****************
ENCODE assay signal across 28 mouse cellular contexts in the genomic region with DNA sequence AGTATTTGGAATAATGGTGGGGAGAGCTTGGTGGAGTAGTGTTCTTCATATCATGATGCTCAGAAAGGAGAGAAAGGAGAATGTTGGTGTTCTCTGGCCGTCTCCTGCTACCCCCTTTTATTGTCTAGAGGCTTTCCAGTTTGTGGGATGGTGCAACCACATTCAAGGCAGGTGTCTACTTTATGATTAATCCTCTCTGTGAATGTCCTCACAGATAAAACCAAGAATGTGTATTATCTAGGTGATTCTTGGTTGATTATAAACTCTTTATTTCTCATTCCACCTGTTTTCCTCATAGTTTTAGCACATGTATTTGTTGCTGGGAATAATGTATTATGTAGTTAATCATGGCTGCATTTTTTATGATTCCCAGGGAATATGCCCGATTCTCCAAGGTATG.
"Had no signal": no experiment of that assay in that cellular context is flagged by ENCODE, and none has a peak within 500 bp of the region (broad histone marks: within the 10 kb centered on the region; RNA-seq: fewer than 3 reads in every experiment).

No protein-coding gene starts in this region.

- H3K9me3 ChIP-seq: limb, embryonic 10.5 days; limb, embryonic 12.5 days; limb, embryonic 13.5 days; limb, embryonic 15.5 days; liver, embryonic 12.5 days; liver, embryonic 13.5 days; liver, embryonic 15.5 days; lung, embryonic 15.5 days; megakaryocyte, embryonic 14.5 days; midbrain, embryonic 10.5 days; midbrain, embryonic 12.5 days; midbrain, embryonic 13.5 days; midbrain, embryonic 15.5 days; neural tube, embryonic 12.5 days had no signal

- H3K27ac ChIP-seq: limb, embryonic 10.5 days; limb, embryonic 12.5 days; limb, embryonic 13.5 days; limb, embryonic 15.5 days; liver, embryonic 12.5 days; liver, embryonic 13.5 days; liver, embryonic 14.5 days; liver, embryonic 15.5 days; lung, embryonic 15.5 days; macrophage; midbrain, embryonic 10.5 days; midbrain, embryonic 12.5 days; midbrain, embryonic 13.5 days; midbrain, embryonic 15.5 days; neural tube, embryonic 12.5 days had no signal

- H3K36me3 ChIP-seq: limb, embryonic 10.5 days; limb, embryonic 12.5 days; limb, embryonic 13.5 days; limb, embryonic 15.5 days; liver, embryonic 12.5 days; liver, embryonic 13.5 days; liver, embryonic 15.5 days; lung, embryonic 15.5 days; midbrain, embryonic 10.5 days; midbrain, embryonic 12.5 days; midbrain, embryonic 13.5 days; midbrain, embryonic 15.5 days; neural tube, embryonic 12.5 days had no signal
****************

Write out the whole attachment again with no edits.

ENCODE assay signal across 28 mouse cellular contexts in the genomic region with DNA sequence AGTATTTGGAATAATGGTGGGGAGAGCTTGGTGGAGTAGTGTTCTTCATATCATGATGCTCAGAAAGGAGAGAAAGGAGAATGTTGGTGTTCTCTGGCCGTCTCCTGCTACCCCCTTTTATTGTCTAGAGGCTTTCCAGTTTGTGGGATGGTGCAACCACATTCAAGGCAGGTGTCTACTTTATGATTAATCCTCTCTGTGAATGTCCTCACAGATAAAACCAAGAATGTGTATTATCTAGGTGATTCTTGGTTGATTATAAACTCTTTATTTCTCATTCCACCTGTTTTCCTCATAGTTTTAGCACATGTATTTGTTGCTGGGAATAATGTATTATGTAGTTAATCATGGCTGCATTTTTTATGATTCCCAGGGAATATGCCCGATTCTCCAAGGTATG.
"Had no signal": no experiment of that assay in that cellular context is flagged by ENCODE, and none has a peak within 500 bp of the region (broad histone marks: within the 10 kb centered on the region; RNA-seq: fewer than 3 reads in every experiment).

No protein-coding gene starts in this region.

- H3K9me3 ChIP-seq: limb, embryonic 10.5 days; limb, embryonic 12.5 days; limb, embryonic 13.5 days; limb, embryonic 15.5 days; liver, embryonic 12.5 days; liver, embryonic 13.5 days; liver, embryonic 15.5 days; lung, embryonic 15.5 days; megakaryocyte, embryonic 14.5 days; midbrain, embryonic 10.5 days; midbrain, embryonic 12.5 days; midbrain, embryonic 13.5 days; midbrain, embryonic 15.5 days; neural tube, embryonic 12.5 days had no signal

- H3K27ac ChIP-seq: limb, embryonic 10.5 days; limb, embryonic 12.5 days; limb, embryonic 13.5 days; limb, embryonic 15.5 days; liver, embryonic 12.5 days; liver, embryonic 13.5 days; liver, embryonic 14.5 days; liver, embryonic 15.5 days; lung, embryonic 15.5 days; macrophage; midbrain, embryonic 10.5 days; midbrain, embryonic 12.5 days; midbrain, embryonic 13.5 days; midbrain, embryonic 15.5 days; neural tube, embryonic 12.5 days had no signal

- H3K36me3 ChIP-seq: limb, embryonic 10.5 days; limb, embryonic 12.5 days; limb, embryonic 13.5 days; limb, embryonic 15.5 days; liver, embryonic 12.5 days; liver, embryonic 13.5 days; liver, embryonic 15.5 days; lung, embryonic 15.5 days; midbrain, embryonic 10.5 days; midbrain, embryonic 12.5 days; midbrain, embryonic 13.5 days; midbrain, embryonic 15.5 days; neural tube, embryonic 12.5 days had no signal